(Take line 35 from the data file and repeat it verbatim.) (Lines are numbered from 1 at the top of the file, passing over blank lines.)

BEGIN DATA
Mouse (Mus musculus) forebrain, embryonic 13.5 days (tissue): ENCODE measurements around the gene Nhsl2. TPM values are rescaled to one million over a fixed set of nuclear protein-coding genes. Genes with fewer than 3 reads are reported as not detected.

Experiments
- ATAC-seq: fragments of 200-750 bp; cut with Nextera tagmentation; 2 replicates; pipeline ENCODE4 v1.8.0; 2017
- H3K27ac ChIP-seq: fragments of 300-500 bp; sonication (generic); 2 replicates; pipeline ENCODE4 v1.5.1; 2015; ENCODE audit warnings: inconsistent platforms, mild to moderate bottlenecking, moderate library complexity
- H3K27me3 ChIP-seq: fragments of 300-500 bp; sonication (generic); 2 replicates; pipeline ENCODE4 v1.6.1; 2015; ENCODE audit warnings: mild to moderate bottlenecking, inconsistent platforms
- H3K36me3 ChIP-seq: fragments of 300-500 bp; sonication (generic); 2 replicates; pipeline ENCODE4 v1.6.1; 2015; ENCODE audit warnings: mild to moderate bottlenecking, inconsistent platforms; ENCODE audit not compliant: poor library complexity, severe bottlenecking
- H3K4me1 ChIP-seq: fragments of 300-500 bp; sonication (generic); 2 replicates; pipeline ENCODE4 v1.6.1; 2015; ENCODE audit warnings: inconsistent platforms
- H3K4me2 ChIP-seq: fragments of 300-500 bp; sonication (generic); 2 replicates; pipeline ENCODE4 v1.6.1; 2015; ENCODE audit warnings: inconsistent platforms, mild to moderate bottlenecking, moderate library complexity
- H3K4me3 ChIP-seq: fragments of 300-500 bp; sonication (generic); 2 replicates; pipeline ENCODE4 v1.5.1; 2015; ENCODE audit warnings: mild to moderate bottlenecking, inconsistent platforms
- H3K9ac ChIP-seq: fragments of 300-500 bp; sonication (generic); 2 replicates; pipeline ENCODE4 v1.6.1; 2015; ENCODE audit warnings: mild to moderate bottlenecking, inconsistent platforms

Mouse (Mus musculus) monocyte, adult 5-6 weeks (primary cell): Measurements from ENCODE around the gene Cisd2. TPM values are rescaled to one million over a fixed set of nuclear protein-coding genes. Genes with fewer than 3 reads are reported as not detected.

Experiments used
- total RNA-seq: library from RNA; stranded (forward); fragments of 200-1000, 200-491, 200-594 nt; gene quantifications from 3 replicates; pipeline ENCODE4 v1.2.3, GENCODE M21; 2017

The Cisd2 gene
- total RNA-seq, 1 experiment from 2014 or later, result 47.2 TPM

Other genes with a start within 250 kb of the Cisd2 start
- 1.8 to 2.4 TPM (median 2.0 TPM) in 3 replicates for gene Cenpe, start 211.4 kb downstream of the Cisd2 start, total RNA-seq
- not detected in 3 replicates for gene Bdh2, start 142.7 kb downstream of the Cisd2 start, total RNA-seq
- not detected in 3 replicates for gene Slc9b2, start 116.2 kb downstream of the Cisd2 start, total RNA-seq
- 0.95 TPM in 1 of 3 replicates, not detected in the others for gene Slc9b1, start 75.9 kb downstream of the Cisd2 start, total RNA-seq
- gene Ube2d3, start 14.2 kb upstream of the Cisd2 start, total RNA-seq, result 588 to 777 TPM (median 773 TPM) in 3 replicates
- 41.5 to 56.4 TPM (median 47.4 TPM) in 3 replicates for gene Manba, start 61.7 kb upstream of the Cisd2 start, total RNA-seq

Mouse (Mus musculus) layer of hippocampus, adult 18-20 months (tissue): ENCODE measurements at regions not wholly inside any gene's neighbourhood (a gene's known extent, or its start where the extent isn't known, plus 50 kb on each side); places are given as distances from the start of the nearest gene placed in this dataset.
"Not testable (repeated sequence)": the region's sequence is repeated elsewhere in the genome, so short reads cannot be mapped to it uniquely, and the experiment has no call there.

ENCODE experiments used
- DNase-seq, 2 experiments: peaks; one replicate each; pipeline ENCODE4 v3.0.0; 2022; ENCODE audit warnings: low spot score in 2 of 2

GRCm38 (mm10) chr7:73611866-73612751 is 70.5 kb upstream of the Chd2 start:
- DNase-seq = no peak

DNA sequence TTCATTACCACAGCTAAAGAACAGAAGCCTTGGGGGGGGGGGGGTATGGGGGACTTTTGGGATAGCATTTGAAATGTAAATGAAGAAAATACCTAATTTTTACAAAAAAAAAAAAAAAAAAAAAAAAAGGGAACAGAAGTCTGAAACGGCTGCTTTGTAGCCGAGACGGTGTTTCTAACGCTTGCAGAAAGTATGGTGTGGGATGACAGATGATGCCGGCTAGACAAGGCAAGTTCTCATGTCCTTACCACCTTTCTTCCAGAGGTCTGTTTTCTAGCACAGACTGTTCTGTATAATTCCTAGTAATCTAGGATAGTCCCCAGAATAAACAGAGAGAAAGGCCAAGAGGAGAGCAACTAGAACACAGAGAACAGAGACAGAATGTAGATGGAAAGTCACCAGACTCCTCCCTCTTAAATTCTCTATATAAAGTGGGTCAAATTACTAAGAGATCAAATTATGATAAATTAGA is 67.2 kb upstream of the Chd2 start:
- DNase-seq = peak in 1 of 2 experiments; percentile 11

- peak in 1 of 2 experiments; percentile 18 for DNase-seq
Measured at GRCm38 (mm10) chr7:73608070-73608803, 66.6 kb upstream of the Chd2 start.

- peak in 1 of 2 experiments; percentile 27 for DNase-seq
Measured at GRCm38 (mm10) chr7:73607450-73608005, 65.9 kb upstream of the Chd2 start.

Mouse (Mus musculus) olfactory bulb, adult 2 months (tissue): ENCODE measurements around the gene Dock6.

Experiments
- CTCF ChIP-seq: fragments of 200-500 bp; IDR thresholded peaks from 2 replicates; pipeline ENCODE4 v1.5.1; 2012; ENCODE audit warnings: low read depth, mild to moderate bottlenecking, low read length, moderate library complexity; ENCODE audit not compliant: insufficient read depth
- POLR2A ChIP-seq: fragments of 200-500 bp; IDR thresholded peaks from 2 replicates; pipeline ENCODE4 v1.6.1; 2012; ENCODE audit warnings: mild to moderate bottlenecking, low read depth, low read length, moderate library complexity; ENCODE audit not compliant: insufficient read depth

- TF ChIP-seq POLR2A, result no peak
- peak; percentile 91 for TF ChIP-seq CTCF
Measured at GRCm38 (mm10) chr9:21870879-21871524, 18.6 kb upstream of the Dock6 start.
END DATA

Mouse (Mus musculus) olfactory bulb, adult 2 months (tissue): ENCODE measurements around the gene Dock6.